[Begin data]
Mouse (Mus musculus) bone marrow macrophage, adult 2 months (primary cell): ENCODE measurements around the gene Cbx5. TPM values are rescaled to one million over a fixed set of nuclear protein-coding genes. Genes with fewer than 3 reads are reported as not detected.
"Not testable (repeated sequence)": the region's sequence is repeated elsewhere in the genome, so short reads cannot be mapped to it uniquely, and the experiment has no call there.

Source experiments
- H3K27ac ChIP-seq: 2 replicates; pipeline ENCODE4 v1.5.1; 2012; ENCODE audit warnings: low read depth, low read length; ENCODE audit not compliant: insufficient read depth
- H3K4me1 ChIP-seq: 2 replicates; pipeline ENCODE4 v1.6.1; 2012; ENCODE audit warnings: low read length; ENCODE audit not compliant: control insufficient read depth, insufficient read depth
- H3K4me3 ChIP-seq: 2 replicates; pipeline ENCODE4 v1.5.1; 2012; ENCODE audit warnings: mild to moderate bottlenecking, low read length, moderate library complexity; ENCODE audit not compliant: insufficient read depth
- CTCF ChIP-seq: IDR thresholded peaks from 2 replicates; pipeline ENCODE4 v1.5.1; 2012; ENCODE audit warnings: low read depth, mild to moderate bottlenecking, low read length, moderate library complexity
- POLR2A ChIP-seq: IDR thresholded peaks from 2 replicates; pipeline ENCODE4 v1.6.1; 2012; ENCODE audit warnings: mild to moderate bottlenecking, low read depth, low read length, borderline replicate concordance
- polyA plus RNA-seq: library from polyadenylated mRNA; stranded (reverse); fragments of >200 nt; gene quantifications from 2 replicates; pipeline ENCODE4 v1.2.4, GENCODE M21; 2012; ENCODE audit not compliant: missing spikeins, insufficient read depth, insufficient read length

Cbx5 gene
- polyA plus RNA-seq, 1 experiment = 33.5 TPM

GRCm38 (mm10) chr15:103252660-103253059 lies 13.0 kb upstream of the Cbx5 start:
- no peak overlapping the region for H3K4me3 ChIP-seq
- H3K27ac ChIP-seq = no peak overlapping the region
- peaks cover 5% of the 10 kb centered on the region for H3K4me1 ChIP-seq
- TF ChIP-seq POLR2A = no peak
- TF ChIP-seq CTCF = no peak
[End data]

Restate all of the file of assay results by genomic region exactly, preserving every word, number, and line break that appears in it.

Mouse (Mus musculus) bone marrow macrophage, adult 2 months (primary cell): ENCODE measurements around the gene Cbx5. TPM values are rescaled to one million over a fixed set of nuclear protein-coding genes. Genes with fewer than 3 reads are reported as not detected.
"Not testable (repeated sequence)": the region's sequence is repeated elsewhere in the genome, so short reads cannot be mapped to it uniquely, and the experiment has no call there.

Source experiments
- H3K27ac ChIP-seq: 2 replicates; pipeline ENCODE4 v1.5.1; 2012; ENCODE audit warnings: low read depth, low read length; ENCODE audit not compliant: insufficient read depth
- H3K4me1 ChIP-seq: 2 replicates; pipeline ENCODE4 v1.6.1; 2012; ENCODE audit warnings: low read length; ENCODE audit not compliant: control insufficient read depth, insufficient read depth
- H3K4me3 ChIP-seq: 2 replicates; pipeline ENCODE4 v1.5.1; 2012; ENCODE audit warnings: mild to moderate bottlenecking, low read length, moderate library complexity; ENCODE audit not compliant: insufficient read depth
- CTCF ChIP-seq: IDR thresholded peaks from 2 replicates; pipeline ENCODE4 v1.5.1; 2012; ENCODE audit warnings: low read depth, mild to moderate bottlenecking, low read length, moderate library complexity
- POLR2A ChIP-seq: IDR thresholded peaks from 2 replicates; pipeline ENCODE4 v1.6.1; 2012; ENCODE audit warnings: mild to moderate bottlenecking, low read depth, low read length, borderline replicate concordance
- polyA plus RNA-seq: library from polyadenylated mRNA; stranded (reverse); fragments of >200 nt; gene quantifications from 2 replicates; pipeline ENCODE4 v1.2.4, GENCODE M21; 2012; ENCODE audit not compliant: missing spikeins, insufficient read depth, insufficient read length

Cbx5 gene
- polyA plus RNA-seq, 1 experiment = 33.5 TPM

GRCm38 (mm10) chr15:103252660-103253059 lies 13.0 kb upstream of the Cbx5 start:
- no peak overlapping the region for H3K4me3 ChIP-seq
- H3K27ac ChIP-seq = no peak overlapping the region
- peaks cover 5% of the 10 kb centered on the region for H3K4me1 ChIP-seq
- TF ChIP-seq POLR2A = no peak
- TF ChIP-seq CTCF = no peak